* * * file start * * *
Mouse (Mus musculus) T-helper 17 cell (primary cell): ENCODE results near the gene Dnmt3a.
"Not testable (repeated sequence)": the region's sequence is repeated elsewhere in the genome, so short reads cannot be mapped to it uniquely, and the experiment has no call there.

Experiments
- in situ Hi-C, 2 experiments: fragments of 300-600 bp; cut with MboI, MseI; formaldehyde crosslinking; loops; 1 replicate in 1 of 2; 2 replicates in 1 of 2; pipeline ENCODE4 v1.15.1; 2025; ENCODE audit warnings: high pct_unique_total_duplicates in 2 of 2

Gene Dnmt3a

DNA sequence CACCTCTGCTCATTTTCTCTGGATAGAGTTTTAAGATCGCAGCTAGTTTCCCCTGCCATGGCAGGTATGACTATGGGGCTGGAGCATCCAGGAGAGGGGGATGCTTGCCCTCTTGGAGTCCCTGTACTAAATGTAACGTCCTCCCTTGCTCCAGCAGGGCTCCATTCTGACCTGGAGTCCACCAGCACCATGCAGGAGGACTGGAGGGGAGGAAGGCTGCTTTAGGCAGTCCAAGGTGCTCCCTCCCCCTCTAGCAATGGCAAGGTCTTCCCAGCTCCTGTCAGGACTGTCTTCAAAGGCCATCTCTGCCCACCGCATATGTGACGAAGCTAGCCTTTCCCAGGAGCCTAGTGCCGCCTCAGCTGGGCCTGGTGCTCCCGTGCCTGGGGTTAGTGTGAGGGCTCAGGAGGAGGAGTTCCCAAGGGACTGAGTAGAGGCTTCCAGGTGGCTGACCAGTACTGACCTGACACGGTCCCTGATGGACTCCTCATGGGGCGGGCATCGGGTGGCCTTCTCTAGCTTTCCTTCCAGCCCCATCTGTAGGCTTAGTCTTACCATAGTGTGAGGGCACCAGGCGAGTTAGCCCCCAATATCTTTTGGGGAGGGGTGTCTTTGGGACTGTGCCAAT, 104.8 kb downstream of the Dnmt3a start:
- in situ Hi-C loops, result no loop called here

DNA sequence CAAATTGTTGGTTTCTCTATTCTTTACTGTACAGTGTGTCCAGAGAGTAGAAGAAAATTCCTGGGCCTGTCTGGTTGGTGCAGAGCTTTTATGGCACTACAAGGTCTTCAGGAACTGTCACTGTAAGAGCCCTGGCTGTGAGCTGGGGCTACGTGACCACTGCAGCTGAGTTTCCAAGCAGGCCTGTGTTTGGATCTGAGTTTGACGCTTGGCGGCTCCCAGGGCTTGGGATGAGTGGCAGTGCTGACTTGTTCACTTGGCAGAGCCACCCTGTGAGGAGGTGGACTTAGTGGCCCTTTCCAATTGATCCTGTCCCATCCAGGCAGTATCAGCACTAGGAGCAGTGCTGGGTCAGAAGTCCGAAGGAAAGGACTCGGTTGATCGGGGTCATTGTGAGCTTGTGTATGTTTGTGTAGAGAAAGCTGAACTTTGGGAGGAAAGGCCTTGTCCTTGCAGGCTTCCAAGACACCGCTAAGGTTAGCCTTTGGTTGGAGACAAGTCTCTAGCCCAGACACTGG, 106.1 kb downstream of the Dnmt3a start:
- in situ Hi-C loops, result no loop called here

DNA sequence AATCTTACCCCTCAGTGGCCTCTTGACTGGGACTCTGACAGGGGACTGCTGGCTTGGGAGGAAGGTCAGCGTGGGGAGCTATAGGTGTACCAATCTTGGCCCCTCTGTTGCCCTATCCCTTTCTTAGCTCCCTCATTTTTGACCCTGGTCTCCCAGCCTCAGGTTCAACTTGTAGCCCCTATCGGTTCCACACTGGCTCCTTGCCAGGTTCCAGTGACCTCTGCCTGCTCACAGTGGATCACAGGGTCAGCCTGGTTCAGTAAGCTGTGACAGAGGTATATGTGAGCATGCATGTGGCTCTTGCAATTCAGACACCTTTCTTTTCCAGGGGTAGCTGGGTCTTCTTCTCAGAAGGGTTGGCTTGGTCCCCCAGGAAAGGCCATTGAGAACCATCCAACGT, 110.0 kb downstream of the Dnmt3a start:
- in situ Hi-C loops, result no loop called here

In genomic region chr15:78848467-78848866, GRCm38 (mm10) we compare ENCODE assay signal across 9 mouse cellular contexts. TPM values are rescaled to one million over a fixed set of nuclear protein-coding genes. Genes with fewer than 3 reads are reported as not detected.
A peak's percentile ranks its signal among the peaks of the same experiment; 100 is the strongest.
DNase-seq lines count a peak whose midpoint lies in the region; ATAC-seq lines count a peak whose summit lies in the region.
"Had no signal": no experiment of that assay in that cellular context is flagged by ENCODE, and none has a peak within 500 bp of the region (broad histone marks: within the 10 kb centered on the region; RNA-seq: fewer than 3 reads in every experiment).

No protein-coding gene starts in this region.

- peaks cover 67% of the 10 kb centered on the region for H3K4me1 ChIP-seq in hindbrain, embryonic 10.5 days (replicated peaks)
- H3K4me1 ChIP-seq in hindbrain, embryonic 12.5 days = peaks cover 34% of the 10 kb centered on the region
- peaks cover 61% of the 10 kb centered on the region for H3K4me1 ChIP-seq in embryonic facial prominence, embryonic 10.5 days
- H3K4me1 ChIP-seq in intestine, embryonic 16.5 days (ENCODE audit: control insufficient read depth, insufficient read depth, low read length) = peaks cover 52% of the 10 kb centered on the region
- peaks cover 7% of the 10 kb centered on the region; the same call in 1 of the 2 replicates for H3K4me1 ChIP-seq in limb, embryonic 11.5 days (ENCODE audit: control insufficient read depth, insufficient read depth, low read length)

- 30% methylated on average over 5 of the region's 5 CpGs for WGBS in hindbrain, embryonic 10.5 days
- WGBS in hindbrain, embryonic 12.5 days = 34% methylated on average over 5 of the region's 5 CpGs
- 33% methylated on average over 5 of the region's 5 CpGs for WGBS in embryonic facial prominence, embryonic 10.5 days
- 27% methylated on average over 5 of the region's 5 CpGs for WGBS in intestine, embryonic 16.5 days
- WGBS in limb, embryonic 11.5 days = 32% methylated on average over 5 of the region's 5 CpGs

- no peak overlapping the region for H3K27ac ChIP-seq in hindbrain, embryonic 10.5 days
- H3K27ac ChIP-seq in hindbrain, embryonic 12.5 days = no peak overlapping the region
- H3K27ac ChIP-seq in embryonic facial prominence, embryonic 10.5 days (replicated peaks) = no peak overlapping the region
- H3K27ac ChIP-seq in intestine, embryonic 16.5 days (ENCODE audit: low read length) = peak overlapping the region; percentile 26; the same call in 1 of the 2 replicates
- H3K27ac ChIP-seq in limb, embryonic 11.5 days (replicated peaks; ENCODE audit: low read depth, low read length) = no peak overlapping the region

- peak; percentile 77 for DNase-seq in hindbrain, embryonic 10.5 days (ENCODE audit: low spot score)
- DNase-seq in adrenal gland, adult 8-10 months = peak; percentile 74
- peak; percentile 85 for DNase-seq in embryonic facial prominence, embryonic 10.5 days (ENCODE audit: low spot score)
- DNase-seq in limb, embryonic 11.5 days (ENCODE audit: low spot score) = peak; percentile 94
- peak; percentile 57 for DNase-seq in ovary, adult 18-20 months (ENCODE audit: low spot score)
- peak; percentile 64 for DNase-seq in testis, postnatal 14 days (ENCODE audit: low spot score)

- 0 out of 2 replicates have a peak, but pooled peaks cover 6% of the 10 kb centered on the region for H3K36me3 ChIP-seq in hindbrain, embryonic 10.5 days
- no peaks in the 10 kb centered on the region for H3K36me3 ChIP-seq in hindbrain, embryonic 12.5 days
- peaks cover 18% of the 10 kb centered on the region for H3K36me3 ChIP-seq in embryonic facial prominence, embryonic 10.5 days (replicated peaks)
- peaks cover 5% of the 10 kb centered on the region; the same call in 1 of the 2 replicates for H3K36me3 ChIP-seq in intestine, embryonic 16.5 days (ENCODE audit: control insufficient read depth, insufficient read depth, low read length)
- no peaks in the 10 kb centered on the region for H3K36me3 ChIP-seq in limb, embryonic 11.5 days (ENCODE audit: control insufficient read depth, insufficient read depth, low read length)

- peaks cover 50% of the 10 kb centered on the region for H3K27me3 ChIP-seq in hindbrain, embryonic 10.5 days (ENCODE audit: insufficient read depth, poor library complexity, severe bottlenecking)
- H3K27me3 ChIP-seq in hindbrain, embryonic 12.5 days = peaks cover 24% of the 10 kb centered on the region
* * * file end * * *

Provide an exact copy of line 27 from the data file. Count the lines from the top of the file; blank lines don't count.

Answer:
- no peak overlapping the region for H3K27ac ChIP-seq in hindbrain, embryonic 10.5 days